As 2017 gets into its stride, the list of economic and political threats continues to lengthen. The latest additions include White House accusations of currency manipulation by the European Central Bank, media allegations that a key French presidential candidate misspent government money on his own family, a bubbling-up of Greece’s perma-crisis and the House of Commons speaker’s desire to bar Donald Trump from the Palace of Westminster.
The safe-haven Japanese yen was the biggest beneficiary, strengthening by 1.8% against sterling and by 1.5% against the US dollar, and the Australian dollar was up there with it. The pound got the rough end of the stick, with an average decline of -0.9% and no wins. Its losses included three Australian cents, two NZ cents, two and a half yen and half a cent each to the US dollar, the euro and the Swiss franc.
As Mr Trump was telling business leaders that other countries “live on devaluation”, citing China and Japan, his trade advisor Peter Navarro said in an interview with the Financial Times that the euro is “grossly undervalued”. Some might agree but the ECB president is not among their number. Mario Draghi told the European Parliament’s economic affairs committee that “First and foremost, we are not currency manipulators. Second, our monetary policies reflect the diverse state of the [economic] cycle of the euro zone and the United States.”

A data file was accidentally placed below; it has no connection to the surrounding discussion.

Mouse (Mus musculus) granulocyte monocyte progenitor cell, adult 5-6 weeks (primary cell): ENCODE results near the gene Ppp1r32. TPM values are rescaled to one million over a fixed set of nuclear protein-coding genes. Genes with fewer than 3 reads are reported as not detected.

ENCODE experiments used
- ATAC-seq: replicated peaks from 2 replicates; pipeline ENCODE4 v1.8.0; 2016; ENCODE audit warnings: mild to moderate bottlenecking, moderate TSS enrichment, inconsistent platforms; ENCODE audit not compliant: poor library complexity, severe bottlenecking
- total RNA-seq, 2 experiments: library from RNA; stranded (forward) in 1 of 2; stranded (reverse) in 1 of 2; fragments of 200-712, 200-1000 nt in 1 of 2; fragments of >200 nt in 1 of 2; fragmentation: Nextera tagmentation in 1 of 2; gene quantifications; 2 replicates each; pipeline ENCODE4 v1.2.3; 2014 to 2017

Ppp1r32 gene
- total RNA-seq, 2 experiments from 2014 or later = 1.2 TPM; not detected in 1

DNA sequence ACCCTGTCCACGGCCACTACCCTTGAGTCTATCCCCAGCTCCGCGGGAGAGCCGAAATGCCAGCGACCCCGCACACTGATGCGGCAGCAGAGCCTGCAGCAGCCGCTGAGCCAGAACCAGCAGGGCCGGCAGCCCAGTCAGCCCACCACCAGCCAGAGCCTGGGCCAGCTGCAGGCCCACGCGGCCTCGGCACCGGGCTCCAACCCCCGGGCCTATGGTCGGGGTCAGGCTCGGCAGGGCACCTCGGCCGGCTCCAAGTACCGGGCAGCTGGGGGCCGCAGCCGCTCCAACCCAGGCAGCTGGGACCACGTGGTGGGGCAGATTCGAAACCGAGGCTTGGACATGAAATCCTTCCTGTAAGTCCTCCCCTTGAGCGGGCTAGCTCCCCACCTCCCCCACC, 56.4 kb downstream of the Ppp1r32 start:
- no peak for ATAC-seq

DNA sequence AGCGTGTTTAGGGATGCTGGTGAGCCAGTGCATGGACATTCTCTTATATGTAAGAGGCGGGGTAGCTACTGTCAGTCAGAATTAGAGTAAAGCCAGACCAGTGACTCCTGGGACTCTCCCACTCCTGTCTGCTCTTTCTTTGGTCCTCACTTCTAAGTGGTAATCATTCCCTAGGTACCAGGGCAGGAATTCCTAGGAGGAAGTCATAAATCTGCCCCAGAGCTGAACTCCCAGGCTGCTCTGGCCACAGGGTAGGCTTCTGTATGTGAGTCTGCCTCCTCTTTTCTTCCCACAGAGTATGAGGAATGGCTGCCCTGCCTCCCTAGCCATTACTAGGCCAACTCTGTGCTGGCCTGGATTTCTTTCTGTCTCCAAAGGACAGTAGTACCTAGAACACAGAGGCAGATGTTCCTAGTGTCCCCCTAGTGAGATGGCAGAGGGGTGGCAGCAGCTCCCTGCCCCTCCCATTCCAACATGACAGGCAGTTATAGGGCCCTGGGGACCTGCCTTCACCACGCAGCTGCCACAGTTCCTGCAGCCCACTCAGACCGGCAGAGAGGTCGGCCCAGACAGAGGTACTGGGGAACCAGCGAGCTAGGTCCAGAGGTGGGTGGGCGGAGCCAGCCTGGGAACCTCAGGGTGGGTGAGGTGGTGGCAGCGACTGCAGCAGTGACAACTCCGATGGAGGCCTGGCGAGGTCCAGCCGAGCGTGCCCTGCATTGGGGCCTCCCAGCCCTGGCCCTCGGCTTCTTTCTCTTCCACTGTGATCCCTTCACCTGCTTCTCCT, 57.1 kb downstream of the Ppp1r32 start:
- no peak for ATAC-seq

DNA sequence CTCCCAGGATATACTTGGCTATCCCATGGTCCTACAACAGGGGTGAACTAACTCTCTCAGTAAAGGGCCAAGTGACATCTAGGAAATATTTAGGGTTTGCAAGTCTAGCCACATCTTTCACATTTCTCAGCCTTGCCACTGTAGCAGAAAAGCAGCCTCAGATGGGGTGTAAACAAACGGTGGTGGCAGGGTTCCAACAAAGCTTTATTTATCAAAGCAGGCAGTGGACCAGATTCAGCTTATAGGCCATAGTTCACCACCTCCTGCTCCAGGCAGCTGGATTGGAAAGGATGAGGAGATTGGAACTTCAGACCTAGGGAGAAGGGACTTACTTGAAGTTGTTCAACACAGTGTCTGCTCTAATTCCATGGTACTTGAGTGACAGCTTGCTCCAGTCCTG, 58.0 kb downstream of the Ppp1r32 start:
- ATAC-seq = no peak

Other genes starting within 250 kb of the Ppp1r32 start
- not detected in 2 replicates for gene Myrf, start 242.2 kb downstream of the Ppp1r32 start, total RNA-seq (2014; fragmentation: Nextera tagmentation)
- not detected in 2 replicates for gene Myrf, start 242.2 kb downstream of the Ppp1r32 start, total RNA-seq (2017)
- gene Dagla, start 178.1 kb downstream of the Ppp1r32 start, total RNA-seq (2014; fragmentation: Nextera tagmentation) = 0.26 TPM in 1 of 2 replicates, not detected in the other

François Fillon, a leading candidate in April’s French presidential election, has admitted hiring family members and paying them with public money. The scandal has hurt his prospects, possibly opening the door to a win for the National Front’s Marine LePen. Having witnessed two improbable voting results last year, in Britain and the States, investors cannot ignore the possibility of President LePen taking France out of the euro, for that is her campaign promise.
Commons speaker John Bercow put the cat among the pigeons when he told the house that he was “strongly opposed to an address by Donald Trump in Westminster Hall”. Whether or not parliament does indeed bar the US president, the speaker’s message was not exactly calculated to nurture the special relationship that Downing Street sees as important to a trade agreement with the States.
The International Monetary Fund has said more than once that Greece’s debt is unsustainable and it wants the country’s creditors to write off some of it. The creditors – especially Germany – disagree. They want to see more reforms and less government spending. The result is a sort of three-sided stand-off which none of them seems capable of winning. Renewed talk of Grexit cannot be far off.
The good news
Donald Trump promised during his campaign to reduce the regulation of banks, in particular the Dodd-Frank legislation that was introduced in 2010 in response to the global financial crisis. Many believe the complex law puts an unreasonable burden on smaller institutions limiting their ability to do business. Wall Street welcomes the idea of deregulation.
The bad news
The Dodd-Frank Wall Street Reform and Consumer Protection Act is intended to prevent, or at least to bring into the open, the sort of activities that led to the financial crisis. Critics of Mr Trump’s idea argue that the bill’s protection is still needed.
Sarah, Senior Account Manager at Moneycorp
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